French Revolutionary War

Wolseley sailed to the Mediterranean in May 1793, joining Hood's fleet then blockading Toulon.[10][11] She joined a flying squadron under Commodore Robert Linzee to act against French forces in the Mediterranean. On 30 September 1793, Commodore Robert Linzee took his squadron, including Lowestoffe, into the Gulf of San Fiorenzo to attack the redoubt of Forneilli on Corsica. Lowestoffe fired two broadsides at a tower at Mortella Point that protected the deep entrance to the gulf. The fire caused the tower's French defenders to abandon the tower and its three guns, allowing a landing party from Lowestoffe under the command of Lieutenants Francis Annesley and John Gibb to capture the tower.[11] Linzee, however, delayed his assault on the city until he could bring his larger ships into action. These larger ships bombarded the town from 1 October, but sustained considerable damage from the garrison, which forced Linzee to withdraw.[11][a]

Lowestoffe remained in the area, supporting British operations against the French garrisons on Corsica during 1794. On 7 March 1794 Captain Charles Cunningham took over command from Wolsely, but was himself replaced by Captain Benjamin Hallowell on 12 August. Hallowell commanded her during the Naval Battle of Genoa on 14 March 1795, during which she received some damage from long range shots from the French fleet.[11] Captain Robert Gambier Middleton replaced Hallowell in June 1795.[10]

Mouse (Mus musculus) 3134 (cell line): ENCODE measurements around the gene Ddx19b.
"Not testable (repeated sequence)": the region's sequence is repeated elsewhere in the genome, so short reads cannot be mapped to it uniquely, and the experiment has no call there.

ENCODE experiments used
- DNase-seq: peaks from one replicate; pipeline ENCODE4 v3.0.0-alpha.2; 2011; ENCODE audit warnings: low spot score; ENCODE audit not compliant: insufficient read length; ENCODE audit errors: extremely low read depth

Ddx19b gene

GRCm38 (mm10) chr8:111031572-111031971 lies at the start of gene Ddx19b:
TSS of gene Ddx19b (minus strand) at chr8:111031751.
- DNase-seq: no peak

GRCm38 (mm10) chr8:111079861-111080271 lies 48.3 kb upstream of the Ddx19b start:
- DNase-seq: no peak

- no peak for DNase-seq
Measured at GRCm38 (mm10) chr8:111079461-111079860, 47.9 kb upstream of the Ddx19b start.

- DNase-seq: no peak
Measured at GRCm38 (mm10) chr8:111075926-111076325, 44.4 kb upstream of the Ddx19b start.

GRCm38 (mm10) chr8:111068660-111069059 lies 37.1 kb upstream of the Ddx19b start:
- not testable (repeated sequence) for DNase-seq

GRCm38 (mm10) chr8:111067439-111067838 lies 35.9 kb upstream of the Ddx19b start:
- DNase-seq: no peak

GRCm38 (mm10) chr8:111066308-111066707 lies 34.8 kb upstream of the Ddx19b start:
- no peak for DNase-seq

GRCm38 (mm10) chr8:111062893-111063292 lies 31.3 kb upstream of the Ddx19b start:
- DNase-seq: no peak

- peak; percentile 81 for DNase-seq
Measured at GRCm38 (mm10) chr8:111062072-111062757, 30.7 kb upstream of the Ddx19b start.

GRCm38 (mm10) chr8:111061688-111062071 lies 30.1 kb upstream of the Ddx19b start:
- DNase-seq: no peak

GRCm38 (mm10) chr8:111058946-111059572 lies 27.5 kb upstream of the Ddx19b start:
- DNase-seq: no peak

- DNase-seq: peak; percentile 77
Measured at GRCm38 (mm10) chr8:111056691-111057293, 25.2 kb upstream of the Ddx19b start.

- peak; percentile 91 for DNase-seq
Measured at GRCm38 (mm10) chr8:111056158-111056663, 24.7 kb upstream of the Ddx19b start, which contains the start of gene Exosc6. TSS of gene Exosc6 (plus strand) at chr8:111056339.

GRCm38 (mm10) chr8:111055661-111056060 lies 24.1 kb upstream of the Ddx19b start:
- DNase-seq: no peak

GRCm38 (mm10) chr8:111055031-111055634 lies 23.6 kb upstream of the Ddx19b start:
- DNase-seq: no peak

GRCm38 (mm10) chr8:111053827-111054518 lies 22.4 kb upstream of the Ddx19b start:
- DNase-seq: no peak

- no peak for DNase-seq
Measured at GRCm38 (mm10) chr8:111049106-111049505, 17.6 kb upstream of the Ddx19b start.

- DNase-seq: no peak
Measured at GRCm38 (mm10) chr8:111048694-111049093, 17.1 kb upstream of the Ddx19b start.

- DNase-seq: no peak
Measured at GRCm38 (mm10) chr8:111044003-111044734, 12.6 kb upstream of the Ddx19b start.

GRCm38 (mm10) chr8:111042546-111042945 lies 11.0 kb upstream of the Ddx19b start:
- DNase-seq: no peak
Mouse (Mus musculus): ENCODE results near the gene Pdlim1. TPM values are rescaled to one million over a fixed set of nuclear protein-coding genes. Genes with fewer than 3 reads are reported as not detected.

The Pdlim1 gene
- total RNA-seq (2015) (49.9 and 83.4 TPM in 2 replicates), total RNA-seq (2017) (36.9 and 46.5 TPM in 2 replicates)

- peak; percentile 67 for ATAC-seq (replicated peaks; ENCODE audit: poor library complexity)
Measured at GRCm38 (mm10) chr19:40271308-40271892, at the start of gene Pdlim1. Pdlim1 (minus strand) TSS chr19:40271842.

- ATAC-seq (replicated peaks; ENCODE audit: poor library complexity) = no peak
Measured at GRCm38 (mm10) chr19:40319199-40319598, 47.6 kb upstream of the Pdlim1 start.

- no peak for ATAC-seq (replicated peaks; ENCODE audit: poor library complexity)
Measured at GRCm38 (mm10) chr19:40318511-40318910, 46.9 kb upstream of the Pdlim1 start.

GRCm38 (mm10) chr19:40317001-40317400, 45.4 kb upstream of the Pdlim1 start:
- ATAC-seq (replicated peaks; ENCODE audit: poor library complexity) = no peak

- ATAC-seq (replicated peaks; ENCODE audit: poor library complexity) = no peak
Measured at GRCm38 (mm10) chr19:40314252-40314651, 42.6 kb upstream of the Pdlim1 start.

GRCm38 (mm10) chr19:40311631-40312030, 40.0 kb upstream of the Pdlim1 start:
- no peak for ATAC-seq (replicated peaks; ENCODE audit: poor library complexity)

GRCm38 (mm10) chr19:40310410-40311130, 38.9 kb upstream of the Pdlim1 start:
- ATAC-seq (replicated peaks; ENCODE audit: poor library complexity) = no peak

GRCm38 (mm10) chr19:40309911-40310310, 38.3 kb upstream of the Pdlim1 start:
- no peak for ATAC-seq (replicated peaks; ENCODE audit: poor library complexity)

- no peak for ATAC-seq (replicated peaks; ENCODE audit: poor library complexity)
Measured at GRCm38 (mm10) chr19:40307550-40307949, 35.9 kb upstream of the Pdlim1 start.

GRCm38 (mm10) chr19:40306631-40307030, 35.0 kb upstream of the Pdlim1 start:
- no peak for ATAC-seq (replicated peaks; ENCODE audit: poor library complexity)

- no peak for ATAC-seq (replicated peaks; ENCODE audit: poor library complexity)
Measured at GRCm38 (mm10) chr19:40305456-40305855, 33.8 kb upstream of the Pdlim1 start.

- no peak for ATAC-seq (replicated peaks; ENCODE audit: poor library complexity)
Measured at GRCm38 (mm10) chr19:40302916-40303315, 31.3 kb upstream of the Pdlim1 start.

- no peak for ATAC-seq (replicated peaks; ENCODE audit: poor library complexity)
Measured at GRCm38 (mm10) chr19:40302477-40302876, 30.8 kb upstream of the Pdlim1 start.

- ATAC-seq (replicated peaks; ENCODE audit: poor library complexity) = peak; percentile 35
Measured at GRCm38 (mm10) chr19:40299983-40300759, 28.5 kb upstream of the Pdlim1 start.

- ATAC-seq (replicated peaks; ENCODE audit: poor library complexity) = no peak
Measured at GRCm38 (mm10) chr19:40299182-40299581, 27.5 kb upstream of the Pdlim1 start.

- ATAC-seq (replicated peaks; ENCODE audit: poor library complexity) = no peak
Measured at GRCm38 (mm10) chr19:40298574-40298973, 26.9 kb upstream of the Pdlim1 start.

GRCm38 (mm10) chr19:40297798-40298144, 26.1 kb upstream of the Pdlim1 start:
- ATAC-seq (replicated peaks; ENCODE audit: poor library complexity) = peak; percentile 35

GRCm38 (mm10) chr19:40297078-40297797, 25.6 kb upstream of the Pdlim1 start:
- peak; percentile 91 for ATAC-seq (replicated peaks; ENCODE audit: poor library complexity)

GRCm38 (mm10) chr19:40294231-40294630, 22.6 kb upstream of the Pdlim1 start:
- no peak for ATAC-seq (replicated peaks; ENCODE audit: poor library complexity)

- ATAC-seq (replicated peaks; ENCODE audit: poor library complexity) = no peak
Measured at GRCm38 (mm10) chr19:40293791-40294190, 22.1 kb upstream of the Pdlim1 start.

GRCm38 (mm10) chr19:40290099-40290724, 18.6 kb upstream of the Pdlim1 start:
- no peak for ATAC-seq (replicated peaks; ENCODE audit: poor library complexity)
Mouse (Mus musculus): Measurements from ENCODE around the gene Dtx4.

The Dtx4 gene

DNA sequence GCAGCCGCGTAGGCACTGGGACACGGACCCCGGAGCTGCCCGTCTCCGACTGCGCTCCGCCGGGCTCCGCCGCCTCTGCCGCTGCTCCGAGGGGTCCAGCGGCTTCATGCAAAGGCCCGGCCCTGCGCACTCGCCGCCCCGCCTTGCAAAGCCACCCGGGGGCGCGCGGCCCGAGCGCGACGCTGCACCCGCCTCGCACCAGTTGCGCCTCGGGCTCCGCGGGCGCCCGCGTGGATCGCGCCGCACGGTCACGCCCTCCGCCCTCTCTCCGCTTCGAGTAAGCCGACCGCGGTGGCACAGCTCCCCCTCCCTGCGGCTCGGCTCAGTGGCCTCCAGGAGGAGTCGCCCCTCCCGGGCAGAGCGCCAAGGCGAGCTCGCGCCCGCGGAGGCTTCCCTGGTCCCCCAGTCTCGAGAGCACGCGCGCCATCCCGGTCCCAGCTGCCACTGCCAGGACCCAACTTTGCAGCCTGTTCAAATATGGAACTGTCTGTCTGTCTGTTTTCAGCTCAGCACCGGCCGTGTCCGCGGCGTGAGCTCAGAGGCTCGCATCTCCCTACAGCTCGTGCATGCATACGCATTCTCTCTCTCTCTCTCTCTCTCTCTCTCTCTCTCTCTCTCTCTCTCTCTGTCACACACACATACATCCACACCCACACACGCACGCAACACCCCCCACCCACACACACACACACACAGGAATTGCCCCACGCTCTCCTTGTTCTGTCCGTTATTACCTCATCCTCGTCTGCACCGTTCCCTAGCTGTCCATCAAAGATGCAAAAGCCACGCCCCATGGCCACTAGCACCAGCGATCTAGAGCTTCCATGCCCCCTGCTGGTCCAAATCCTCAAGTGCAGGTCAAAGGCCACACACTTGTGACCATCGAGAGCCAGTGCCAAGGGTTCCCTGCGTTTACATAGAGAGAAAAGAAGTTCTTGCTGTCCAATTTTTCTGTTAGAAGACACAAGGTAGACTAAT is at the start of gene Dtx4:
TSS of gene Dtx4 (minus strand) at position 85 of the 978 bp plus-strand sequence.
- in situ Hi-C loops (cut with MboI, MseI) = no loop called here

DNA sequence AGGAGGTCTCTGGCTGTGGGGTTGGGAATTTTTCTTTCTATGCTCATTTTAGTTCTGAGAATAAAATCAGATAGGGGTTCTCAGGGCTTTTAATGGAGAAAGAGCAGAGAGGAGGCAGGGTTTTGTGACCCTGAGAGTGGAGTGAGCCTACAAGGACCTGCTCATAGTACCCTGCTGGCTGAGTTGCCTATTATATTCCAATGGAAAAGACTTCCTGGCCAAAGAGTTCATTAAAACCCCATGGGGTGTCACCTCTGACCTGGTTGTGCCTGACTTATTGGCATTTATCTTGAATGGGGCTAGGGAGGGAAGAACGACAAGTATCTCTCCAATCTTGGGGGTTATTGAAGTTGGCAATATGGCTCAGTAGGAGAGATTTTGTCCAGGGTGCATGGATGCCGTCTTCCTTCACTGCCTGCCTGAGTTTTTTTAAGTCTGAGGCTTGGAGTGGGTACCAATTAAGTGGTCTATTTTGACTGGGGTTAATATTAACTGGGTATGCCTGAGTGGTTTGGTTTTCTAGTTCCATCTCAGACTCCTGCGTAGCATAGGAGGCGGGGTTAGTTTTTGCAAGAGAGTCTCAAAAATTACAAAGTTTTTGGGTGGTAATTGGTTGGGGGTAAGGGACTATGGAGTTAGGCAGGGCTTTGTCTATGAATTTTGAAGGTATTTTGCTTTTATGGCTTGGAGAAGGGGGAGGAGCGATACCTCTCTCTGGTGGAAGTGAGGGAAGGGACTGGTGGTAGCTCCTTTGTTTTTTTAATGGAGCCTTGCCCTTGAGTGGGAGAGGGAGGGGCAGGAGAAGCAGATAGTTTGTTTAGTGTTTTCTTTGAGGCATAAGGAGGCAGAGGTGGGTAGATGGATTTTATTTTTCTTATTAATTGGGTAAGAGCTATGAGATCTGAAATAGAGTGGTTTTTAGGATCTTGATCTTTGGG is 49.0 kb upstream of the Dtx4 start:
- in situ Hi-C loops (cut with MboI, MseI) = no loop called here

Dido and Lowestoffe defeat Minerve and Artémise

Admiral Hotham then sent Lowestoffe, and the 28-gun HMS Dido under Captain George Henry Towry to reconnoitre the French fleet at Toulon.[12] While off Minorca on 24 June 1795 the two frigates encountered two French frigates, the 42-gun Minerve and the 36-gun Artémise.[12] The French were initially wary, but when they realised that they were larger and stronger than the British vessels, the French captains manoeuvred to attack.[12] Minerve attempted to run down Dido but when Dido turned to avoid the impact Minerve's bowsprit became entangled in Dido's rigging, costing Dido her mizzenmast and colours.[12] Lowestoffe came along the port side of the Frenchman to discharge a broadside that carried away Minerve's foremast and topmasts, crippling her.[12] Lowestoffe pursued the retreating Artémise, which eventually escaped. Lowestoffe returned to Minerve, firing on her until she struck. Lowestoffe had three men wounded, the Dido six killed and 15 wounded.[12] Minerve lost about 10 percent of her crew of over 300 men. The British took Minerve into service as the 38-gun frigate HMS Minerve. The weight of Minerve's broadside alone was greater than that of the two British frigates together, making the battle a notable victory; the Royal Navy duly awarded the two captains a Naval Gold Medal each.[13][14]

Later service and wreck